Then pealed the bells more loud and deep:
"God is not dead nor doth he sleep;
The wrong shall fail, the right prevail,
with peace on earth, good will to men."

God is not dead nor does he sleep. The right will prevail, and there shall be peace on earth, good will to men. 

Elder Richard Hall


Monday, December 7, 2015

It's Beginning to Look a lot Like Idaho in May



Tuesday, December 1, 2015

Lost in a Cloud Again, Son of Man, We Draw Near!(2)

I suppose that for all those that know me, they know that Thanksgiving
used to be  sans-substance holiday. What can I say, I was a picky son
of a gun for most of my life. But I think that I should just make a
quick list of all the junk I ate for Thanksgiving while eating amongst
the Texans
- Mashed potatoes
- sweet potatoes, pecans, and marshmallows
- yams
- stuffing
- creamed corn
- corn
- ham
- honey mustard
- turkey
- barbecue turkey
- brisket
- kale
- pecan pie
- pumpkin pie
- chocolate chip pie
- lava cake
- cranberry sauce
- asparagus
- green beans
- apple cider
- pomegranate apple cider
- cranberry apple cider
- rolls
- ice cream
- and other stuff!!

Thursday is worth an email in itself. We had a lunch appointment,
dinner appointment, and two other meals. At first I thought this was
going to be the best day of my mission, but it ended up being one of
the hardest. It was a marathon of food. By the time that Elder Hill
and I made our way to the last appointment, we were both in food
comas. Unfortunately, our last appointment showed no mercy. The cutest
little woman made us and her family of three a meal that could feed
about twelve people, and every last bit of it was delicious. The
stuffing could have been a meal in itself. The ham was delectable, and
she even made chocolate chip pie for me.
this lady asked Elder H and I what our favorite pies were in
preparation for our visit. When I told her it was chocolate chip pie,
she was confused. She had no idea what it was! So I gave her the
recipe and she made two of them solely for me. She sat down and
watched me eat two pieces of it, and said "You know when I was making
this, I realized that this pie is basically a really big, condensed
chocolate chip cookie." To which I replied, "why do you think I like
it so much?" Ah, Sister M. She makes the best food.
Not to take away from my exquisite Thanksgivin', but our Wednesday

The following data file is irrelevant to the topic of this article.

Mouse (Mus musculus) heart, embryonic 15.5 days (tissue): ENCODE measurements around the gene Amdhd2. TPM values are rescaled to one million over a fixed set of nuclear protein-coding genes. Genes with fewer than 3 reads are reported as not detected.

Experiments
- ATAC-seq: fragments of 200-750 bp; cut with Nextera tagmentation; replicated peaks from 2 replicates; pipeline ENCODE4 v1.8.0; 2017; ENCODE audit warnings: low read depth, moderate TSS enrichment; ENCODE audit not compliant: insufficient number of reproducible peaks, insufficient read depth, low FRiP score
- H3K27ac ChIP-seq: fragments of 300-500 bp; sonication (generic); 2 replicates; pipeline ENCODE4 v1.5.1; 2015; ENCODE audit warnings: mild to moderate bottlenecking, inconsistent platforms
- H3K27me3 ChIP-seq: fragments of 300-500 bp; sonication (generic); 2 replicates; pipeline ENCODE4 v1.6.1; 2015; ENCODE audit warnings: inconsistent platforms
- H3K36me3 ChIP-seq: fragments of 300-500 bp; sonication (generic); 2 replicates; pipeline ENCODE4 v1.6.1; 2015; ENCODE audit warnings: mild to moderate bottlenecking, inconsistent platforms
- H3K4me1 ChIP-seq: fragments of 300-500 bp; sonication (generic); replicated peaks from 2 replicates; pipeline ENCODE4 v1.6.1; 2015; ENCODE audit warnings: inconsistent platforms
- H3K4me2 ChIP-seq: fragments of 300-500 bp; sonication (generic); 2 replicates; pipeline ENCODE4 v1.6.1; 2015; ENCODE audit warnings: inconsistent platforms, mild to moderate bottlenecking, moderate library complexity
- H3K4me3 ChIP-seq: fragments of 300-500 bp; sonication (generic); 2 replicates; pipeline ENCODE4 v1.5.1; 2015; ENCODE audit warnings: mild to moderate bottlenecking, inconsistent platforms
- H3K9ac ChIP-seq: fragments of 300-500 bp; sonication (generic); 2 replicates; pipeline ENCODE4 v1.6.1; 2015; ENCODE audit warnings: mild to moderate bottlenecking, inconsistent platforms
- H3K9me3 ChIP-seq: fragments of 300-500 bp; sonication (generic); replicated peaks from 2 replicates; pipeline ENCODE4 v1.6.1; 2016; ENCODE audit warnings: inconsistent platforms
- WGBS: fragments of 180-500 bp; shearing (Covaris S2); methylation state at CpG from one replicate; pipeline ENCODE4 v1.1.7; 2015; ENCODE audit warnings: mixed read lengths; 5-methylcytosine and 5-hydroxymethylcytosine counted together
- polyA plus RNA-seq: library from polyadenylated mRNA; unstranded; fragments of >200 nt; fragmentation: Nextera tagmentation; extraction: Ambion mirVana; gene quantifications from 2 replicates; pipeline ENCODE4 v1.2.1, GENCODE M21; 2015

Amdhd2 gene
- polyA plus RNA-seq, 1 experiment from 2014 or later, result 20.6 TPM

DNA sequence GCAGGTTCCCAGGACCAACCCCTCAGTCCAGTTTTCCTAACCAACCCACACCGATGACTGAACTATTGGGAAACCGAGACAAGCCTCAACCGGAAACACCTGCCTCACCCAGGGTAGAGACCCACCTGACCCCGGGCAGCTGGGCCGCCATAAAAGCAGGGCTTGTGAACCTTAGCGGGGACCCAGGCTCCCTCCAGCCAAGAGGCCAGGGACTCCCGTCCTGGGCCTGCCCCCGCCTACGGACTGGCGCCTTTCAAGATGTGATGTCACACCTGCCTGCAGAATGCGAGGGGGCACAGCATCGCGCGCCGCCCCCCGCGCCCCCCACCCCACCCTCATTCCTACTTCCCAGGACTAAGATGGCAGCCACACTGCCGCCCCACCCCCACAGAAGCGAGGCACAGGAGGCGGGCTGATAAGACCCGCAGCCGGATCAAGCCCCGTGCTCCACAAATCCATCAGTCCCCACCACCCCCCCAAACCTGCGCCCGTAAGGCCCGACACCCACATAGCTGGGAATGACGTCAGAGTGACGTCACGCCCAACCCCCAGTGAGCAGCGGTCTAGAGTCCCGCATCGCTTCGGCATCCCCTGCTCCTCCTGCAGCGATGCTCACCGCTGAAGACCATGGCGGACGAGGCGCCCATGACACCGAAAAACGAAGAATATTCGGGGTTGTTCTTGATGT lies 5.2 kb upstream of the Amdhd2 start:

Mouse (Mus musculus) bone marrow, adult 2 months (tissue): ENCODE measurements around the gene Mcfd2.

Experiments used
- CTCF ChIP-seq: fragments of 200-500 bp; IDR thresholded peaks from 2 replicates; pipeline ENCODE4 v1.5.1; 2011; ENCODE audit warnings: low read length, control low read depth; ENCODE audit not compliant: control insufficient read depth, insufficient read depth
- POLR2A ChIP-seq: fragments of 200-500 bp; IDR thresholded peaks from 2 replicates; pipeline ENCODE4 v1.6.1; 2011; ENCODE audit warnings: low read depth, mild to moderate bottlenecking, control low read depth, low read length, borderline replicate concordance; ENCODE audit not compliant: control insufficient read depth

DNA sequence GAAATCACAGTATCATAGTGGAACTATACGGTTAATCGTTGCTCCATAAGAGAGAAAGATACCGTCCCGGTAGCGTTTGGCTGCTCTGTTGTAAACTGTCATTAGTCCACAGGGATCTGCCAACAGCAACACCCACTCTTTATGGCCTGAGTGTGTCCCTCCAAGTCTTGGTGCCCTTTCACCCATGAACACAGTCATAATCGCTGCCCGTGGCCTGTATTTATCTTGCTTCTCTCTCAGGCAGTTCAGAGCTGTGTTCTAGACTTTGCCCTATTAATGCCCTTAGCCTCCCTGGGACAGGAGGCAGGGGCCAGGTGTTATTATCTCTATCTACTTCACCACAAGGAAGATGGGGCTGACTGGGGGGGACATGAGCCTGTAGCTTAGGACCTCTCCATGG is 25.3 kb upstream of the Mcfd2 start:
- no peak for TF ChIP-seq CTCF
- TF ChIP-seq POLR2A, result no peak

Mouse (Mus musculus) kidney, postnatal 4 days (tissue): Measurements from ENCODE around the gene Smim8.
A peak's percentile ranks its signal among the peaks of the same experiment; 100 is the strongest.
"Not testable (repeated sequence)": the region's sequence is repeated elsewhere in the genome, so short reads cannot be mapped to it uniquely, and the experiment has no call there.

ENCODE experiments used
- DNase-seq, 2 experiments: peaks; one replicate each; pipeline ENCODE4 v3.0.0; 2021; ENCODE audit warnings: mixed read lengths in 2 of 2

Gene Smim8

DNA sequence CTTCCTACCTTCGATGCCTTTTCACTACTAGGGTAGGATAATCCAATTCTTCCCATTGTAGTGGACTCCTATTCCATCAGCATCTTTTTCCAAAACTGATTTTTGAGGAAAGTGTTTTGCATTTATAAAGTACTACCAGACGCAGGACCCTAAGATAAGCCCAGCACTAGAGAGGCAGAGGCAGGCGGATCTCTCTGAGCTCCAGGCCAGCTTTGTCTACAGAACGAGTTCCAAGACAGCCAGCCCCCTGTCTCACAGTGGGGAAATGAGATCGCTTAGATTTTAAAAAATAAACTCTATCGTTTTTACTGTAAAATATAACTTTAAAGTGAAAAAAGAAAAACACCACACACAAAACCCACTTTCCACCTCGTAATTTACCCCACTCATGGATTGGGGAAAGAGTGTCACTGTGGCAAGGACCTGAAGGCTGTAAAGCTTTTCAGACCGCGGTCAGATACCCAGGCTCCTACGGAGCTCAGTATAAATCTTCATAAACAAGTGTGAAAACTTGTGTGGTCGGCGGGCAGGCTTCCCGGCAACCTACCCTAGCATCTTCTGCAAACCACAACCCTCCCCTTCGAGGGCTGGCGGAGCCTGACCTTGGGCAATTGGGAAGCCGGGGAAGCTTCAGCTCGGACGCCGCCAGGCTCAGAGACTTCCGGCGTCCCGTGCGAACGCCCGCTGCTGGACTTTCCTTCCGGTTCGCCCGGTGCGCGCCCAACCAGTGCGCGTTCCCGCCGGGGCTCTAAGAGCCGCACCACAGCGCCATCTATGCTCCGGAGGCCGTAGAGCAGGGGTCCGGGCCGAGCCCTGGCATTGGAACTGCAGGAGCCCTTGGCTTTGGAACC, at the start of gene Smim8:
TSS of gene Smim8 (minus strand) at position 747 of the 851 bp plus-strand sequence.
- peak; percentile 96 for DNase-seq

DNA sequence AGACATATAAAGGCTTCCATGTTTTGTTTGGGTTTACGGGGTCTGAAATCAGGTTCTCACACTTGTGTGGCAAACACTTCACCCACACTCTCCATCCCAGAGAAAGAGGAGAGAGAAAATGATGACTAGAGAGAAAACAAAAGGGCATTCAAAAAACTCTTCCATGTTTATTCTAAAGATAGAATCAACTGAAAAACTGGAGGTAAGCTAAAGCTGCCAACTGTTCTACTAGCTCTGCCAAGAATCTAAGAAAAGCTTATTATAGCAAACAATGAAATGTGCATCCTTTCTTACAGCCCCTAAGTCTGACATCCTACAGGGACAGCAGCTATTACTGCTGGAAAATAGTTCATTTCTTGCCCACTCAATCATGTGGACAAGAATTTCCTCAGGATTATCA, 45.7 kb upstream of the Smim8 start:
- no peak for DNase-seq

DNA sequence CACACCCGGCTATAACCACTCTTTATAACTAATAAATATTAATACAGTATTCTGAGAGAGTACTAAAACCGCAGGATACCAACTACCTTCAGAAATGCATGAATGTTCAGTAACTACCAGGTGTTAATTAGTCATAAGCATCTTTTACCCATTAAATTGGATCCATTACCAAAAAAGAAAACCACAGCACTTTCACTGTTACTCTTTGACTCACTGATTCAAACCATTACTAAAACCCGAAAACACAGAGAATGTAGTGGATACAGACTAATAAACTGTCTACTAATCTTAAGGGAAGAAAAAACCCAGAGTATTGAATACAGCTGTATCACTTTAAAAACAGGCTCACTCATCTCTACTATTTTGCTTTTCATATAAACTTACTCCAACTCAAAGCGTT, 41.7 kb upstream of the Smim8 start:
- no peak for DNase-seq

dinner appointment was awesome. We knocked on the door to see a
wonderful old lady welcome us in. Unfortunately, her husband wasn't
home yet. Since we aren't allowed to enter into a home unless another
male is present, we ate in her garage. which I have to say was the
most quaint and homely garage I've ever seen.There was a wonderful
wooden table with matching chairs in the middle of a neat, well swept
garage floor. She then proceeded to run in and out of the garage with
salads, homemade bread, egg salad sandwiches, jam, all on the cutest
plates. Honestly, it was the most memorable dinner of the week. I
attached a picture of us in her garage at the bottom of the email.

In non food-related news, I am a missionary! This week was wild. On
Tuesday we were getting ready to head out of the apartment and start
our day when my front tire popped. It was toast, sugar and butter.
Gone. a great big gaping hole resided in the middle of the bike tube.
The tube itself now resides in the trash can. We had to call up some
other missionaries to take us to a Walmart so I could grab not one,
but two new tires, because about a week before my rear tire did the
exact same thing, but was still fixable. By the time that we got the
new tubes in, we were still twenty minutes out of our area and about
an hour and a half away from our appointment, and sunset was coming
soon. Needless to say, we got a ride into the area that day.

My favorite lesson that we had this week came from a man named Om
Kalyan Purohit. Om is a student at the University of the Incarnate
Word in San Antonio, but he is originally from India. One of his
professors is a member of the Evans Ranch ward, and he as well as all
the other international students (as well as us) were invited to have